I’ve been staying out in Lincoln, MA during my two-week research stint at the Massachusetts Historical Society, and in honor of my last night in town, I drove over to the Minute Man National Historical Park to visit Daniel Chester French’s 1875 Minute Man. I have a lot of personal history with this sculpture: it was the main focus of my dissertation chapter on post-Civil War monuments to Revolutionary War soldiers, and I’m hoping that an article I’ve written based on that chapter will find a home in an academic journal soon. On this cool, overcast summer evening, I found the statue looking as handsome as ever, and for once I had the site all to myself for some quiet contemplation.
This statue was the first major work by Daniel Chester French, who would go on to become one of the most celebrated American sculptors of its era. Sculpted when he was just twenty-three, the statue betrays some youthful mistakes in modeling, and there are some angles from which it looks distinctly awkward. But from this particular spot, the young soldier vibrates with youthful vigor and agility. The strong diagonals of the musket, the strap of the ammunition bag, the handle of the plow, and the gracefully extended right leg all contribute to a dynamic forward-facing directionality. And from this angle, the upturned brim of the hat adds an air of insouciance to the figure.
Before sculpting the Minute Man, French was an aspiring sculptor making small tabletop figural groups for sale in Parian porcelain. When conceiving the statue, the Concord monument committee initially envisioned a granite statue that could have been one of the many dotting the American landscape after the Civil War. But in French’s young hands, the statue became something else entirely: a first entry in what would prove to be an exciting artistic career. After he delivered the Minute Man to Concord, French sailed for Italy to further his artistic training, and this first major work opened many doors for his advancement.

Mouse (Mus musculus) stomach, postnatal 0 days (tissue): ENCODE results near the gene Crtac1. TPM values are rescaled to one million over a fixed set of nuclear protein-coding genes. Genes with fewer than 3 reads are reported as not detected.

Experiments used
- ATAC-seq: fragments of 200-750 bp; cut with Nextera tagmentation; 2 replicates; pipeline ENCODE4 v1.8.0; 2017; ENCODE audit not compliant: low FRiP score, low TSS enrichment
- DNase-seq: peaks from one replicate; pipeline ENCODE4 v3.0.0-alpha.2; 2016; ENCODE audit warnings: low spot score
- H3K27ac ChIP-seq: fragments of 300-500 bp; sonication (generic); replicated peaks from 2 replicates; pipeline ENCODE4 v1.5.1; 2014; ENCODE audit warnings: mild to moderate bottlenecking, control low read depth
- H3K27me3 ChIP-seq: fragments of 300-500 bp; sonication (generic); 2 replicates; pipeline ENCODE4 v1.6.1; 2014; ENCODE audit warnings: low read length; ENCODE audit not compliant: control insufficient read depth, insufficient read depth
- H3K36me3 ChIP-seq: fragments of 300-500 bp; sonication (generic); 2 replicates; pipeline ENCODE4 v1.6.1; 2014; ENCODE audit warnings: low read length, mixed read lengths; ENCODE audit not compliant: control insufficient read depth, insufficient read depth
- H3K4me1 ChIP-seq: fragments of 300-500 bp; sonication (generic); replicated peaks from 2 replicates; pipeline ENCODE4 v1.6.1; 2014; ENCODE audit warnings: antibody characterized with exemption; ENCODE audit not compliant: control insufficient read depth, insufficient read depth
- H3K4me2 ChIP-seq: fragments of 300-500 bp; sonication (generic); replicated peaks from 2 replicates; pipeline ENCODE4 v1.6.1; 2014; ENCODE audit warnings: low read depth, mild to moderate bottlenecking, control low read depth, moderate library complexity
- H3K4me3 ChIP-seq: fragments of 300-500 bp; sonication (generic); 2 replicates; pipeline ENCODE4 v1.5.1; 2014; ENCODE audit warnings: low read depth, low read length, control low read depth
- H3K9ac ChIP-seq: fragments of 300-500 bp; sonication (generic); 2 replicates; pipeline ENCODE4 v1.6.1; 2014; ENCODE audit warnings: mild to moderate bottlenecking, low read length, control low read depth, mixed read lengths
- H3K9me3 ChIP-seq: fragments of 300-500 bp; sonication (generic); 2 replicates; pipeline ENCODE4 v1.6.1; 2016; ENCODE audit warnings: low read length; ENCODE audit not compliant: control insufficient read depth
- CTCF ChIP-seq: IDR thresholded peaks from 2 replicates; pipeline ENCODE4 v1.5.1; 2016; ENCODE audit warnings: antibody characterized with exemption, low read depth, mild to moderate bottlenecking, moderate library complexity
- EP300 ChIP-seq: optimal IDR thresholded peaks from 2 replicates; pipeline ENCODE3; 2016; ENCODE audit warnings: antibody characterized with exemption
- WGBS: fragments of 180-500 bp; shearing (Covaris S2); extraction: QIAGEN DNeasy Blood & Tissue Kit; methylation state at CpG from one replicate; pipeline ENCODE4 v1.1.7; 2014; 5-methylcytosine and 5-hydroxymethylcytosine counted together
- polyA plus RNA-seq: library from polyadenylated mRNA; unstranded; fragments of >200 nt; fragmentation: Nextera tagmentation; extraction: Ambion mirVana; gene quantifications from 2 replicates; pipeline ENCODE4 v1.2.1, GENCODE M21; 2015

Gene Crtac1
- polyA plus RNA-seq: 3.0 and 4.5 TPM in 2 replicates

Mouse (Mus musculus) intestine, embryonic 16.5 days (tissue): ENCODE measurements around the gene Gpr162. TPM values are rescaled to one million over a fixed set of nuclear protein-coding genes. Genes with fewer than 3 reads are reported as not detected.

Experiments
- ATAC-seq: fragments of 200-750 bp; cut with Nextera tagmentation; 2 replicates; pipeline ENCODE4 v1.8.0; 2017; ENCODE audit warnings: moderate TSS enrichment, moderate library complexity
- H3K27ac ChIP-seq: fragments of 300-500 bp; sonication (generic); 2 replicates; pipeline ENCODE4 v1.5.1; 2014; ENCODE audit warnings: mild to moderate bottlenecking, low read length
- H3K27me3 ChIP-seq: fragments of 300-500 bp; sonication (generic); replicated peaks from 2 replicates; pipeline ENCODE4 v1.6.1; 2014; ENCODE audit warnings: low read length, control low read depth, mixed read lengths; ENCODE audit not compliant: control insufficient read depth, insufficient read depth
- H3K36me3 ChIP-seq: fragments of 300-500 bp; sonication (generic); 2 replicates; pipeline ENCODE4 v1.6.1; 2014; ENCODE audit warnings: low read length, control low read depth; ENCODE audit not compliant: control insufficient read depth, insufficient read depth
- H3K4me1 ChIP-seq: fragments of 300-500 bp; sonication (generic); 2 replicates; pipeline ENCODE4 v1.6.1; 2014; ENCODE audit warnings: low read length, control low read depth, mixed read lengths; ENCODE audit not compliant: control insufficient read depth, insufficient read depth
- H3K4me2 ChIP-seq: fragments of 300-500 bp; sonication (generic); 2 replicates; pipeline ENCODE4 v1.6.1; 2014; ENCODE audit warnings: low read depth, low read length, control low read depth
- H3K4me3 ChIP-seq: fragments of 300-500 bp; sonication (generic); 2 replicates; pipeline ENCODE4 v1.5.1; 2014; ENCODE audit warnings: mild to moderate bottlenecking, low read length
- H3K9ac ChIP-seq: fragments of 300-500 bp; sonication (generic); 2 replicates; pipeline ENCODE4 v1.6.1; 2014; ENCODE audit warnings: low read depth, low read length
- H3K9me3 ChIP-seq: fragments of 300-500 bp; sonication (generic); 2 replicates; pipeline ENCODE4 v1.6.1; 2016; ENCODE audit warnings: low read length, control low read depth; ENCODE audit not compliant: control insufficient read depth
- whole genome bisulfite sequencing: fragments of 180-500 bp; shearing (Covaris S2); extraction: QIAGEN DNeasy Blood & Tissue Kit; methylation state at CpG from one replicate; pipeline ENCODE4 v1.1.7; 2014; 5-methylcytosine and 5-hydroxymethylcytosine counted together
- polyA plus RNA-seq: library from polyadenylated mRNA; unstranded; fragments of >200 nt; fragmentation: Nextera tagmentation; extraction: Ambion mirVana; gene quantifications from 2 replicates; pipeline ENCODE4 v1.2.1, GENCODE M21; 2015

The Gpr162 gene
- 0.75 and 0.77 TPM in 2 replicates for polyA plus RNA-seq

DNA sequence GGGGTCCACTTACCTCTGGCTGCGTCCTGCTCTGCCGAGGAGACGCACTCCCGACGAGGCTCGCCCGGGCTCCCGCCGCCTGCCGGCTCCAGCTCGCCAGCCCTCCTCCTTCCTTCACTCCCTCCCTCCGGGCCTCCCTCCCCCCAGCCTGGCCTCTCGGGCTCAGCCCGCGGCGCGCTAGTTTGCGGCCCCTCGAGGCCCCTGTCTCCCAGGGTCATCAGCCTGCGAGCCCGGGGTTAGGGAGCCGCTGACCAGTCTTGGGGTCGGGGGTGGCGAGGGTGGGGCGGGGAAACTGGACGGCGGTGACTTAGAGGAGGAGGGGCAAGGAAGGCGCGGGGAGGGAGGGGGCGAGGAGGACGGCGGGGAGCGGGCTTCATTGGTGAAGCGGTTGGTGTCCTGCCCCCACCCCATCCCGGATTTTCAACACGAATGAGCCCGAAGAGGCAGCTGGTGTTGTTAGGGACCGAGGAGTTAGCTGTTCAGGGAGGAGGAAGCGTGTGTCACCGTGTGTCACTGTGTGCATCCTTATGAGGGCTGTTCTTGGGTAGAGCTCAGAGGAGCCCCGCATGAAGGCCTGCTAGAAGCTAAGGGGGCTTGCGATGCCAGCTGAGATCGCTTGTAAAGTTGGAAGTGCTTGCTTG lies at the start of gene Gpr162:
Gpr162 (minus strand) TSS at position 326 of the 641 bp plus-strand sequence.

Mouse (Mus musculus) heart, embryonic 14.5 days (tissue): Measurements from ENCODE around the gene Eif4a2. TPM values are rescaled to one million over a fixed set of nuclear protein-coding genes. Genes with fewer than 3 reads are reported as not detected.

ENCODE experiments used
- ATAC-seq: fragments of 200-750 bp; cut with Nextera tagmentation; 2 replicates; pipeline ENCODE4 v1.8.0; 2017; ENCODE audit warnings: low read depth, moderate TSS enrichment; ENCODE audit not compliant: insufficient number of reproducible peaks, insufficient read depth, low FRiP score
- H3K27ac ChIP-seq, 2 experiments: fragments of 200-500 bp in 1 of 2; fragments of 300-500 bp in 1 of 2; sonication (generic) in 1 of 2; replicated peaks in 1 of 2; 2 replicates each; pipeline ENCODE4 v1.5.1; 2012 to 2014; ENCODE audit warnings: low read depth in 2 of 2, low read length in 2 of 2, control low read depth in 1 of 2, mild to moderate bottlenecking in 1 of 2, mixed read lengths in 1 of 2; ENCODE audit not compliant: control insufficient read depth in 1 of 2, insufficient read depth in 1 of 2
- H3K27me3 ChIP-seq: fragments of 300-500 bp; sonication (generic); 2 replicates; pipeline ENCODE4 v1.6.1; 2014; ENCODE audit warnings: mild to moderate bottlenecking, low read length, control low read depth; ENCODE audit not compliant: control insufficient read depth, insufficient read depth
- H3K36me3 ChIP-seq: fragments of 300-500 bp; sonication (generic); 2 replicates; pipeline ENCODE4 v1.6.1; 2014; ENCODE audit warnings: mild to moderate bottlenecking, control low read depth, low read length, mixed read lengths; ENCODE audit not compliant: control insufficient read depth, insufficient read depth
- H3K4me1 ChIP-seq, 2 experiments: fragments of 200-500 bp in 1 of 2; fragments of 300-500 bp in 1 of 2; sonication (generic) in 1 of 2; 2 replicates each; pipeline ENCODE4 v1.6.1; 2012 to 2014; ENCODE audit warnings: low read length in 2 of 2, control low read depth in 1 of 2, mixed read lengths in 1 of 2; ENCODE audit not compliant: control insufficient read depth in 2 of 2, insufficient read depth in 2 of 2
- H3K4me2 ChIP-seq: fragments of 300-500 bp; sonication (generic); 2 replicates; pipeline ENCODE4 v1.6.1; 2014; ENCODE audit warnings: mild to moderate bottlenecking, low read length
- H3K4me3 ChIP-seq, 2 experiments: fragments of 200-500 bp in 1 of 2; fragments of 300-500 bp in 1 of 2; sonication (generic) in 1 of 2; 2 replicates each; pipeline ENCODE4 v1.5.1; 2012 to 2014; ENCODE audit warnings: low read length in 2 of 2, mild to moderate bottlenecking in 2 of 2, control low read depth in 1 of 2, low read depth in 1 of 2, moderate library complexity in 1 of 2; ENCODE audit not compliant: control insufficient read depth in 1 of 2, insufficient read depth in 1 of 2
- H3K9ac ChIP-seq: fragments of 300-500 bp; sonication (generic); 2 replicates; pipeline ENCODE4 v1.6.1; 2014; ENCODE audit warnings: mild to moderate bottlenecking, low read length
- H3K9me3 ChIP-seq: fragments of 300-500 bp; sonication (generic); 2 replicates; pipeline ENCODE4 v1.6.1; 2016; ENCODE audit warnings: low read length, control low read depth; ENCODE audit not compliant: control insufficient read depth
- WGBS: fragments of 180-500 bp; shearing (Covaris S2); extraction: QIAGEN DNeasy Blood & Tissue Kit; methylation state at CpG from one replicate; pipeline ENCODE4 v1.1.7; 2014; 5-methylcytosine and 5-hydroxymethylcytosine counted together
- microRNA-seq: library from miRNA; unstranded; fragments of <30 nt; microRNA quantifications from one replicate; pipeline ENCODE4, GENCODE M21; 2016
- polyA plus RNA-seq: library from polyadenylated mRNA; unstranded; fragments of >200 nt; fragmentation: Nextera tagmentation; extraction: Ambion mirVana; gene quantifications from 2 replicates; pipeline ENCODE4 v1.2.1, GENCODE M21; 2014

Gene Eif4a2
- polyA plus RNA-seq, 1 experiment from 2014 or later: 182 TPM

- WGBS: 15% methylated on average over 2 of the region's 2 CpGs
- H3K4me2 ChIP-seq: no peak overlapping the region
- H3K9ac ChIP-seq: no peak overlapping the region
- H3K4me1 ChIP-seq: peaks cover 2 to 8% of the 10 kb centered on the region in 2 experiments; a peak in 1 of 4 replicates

There is much more to the story, and I hope to share it all someday. I have thought a lot about how this statue honoring vigorous youth, sculpted in honor of the centennial of the battles of Lexington and Concord, is related to the sectional crisis that had occurred only ten years before. For me, this electrifying sculpture of a Revolutionary soldier would not have been possible without the shadow of the Civil War, which filled American hearts and minds with images of young men going to war. The Revolutionary men who answered the call at Lexington and Concord were all in their graves by the time this statue was dedicated, and those present at the ceremony who remembered them knew them as frail elders. But the statue pulses with the energy of a generation that had seen its own bitter conflicts, and that went to war with a notion of completing unfinished Revolutionary business. As I pursue further writing and publishing on this statue, I hope to advance this interpretation of the Minute Man‘s story.